COVID-19 outbreaks in aged care facilities continue to grow, with providers suggesting more than half will soon be impacted.
Data released late last week showed there were more than 7000 active cases among residents, spread across about 1100 facilities.
But Aged and Community Services Australia chief executive Paul Sadler said that number was only rising.
“I believe there is now a risk we will have over half of all the aged care homes in Australia with outbreaks.
“That number is likely to continue to increase,” he told the ABC.
With around three-in-four residents boosted as the Omicron variant sweeps the nation, Australian Health Services Research Institute’s Professor Kathy Eagar said the Federal Government’s planning had been “completely incompetent”.
“Forty per cent of all homes in Australia have an outbreak of COVID. That is really appalling,” she said.
“I think every family should be really concerned about what’s happening in aged care.”
Eagar suggested all residents should have received booster shots before Christmas.
Speaking at an aged care facility, Labor leader Anthony Albanese said the Government did not adequately prepare the sector for the surge of cases.
“People in aged care are really suffering … when people saw Scott Morrison there on TV being flippant saying, ‘We’re living with COVID, we’re taking wickets with the virus’, they were entitled to be quite angry and frustrated at the failure of this Government to put in place the mechanisms that were required,” he said.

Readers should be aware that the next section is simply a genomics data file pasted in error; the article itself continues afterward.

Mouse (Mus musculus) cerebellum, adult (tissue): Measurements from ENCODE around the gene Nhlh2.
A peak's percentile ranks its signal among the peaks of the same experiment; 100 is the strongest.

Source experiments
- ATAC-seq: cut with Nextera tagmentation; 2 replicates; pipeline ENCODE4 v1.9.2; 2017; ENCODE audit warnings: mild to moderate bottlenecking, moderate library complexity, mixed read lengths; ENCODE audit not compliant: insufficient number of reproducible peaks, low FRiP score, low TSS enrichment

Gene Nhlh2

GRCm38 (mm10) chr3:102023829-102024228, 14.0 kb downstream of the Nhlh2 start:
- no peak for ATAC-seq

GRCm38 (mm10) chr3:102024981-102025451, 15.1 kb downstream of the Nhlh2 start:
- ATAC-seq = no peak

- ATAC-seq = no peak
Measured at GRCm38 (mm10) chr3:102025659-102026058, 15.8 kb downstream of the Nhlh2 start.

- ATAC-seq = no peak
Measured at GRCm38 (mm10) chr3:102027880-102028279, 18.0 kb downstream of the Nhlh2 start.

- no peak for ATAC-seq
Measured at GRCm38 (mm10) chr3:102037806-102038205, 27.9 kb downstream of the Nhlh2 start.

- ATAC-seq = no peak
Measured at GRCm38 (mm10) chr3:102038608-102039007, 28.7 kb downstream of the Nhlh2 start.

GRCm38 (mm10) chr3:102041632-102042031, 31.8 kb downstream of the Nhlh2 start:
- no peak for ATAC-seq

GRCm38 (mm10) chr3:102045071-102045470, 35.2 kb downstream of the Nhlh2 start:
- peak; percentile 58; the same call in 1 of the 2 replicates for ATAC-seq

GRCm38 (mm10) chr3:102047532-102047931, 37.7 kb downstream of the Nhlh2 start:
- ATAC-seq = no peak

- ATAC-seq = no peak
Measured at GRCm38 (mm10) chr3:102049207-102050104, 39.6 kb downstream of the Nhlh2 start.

“Scott Morrison was so determined everything would be back to normal by Christmas. It just didn’t reflect the health advice, it didn’t reflect the advice from operators.”
Albanese said the lack of available rapid antigen tests was leaving elderly people isolated from families and care workers.
“We need to lift the entire sector up so our elderly get the respect in their later years, and the dignity, they deserve,” he said.
Queensland Health Minister Yvette D’Ath on Monday said boosting aged care residents with urgency was critical.
“I am concerned that not all aged care facilities have their boosters yet. And I am concerned that people in the disability sector as well (do not have boosters),” she said.
Meanwhile, the Royal Australian College of General Practitioners’ recently-released election statement identified improving support for groups including aged care residents as a priority.
One of five initiatives for “improved patient-centred care”, the RACGP is calling for “improved support for continuous and preventive care for vulnerable Australians, particularly for aged care, mental health, and disability”.